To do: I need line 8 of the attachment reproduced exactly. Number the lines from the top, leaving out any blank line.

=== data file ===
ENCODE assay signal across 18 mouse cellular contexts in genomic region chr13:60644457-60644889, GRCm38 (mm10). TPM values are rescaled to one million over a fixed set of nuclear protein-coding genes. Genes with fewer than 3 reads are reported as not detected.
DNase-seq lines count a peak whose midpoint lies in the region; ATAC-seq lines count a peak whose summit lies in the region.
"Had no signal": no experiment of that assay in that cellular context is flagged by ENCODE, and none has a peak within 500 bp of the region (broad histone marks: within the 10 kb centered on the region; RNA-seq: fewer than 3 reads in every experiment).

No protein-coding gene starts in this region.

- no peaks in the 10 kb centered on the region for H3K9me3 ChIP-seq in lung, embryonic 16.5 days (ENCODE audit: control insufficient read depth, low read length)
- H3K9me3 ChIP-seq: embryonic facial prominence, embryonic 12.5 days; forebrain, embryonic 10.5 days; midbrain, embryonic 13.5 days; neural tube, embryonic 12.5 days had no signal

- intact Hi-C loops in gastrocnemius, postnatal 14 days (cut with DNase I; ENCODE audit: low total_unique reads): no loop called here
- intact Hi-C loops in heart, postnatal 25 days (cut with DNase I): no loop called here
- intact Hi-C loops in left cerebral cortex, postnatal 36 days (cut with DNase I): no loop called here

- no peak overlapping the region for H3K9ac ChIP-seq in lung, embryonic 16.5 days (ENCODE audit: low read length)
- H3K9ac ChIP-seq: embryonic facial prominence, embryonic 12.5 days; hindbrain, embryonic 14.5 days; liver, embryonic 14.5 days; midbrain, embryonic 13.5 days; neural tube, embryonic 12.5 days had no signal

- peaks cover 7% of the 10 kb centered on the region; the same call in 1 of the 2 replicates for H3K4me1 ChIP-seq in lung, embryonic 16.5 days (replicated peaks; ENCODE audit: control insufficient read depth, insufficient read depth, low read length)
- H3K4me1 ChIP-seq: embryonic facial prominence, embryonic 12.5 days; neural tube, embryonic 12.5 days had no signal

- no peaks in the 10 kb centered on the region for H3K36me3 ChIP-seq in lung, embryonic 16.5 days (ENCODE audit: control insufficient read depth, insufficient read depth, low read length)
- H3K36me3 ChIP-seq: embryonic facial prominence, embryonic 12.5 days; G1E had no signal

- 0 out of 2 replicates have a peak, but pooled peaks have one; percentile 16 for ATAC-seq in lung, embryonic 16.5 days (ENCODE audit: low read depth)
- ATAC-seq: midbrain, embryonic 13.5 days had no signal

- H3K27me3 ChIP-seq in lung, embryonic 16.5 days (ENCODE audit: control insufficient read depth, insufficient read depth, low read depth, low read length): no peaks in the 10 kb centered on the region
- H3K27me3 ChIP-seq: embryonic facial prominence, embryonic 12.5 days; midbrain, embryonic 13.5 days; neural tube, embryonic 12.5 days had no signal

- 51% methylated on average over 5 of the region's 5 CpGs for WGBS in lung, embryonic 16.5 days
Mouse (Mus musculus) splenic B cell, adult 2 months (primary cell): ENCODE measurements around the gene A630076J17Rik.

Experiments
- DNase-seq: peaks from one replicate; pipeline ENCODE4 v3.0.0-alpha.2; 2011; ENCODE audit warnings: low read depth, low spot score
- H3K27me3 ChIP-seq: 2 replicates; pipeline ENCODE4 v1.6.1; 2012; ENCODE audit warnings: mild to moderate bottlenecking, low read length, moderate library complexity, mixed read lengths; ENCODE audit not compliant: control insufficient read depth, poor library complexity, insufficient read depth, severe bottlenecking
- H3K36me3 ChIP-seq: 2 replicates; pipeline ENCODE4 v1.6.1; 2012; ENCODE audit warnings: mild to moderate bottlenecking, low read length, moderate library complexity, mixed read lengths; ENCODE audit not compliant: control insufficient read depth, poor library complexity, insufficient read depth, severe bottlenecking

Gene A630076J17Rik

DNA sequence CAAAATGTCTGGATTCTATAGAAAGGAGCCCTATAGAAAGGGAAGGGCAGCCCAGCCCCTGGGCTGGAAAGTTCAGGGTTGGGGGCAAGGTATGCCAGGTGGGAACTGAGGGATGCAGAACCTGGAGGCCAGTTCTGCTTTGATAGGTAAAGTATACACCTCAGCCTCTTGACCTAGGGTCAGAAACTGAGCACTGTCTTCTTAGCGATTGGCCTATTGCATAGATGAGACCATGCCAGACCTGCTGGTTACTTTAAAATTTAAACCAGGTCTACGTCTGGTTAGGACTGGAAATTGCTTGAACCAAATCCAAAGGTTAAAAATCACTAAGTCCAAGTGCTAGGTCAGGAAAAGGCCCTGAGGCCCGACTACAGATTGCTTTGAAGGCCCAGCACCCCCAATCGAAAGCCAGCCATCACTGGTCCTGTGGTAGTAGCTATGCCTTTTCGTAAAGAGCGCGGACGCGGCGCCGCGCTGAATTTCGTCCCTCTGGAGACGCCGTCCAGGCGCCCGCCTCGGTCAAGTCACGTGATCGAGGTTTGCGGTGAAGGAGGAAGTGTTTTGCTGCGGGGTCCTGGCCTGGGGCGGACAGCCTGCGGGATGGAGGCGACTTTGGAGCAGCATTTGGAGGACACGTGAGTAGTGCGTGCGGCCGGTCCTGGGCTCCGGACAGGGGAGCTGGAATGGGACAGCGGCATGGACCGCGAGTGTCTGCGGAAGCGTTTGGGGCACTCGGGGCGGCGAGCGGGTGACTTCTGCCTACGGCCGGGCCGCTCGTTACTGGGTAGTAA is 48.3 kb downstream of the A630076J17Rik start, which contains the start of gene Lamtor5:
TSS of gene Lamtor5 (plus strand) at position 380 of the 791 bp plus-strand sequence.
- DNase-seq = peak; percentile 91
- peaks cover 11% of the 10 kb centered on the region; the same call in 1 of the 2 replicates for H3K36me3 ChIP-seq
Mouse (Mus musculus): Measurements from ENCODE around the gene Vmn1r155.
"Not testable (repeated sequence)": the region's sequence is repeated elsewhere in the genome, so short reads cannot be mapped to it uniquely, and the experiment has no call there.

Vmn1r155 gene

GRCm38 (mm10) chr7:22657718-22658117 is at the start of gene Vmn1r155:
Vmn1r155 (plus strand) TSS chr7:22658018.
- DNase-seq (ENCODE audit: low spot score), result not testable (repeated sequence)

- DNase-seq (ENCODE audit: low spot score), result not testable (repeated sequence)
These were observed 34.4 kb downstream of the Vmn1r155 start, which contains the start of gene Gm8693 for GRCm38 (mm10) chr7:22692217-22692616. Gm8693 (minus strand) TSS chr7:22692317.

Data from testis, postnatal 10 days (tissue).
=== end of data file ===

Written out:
- intact Hi-C loops in heart, postnatal 25 days (cut with DNase I): no loop called here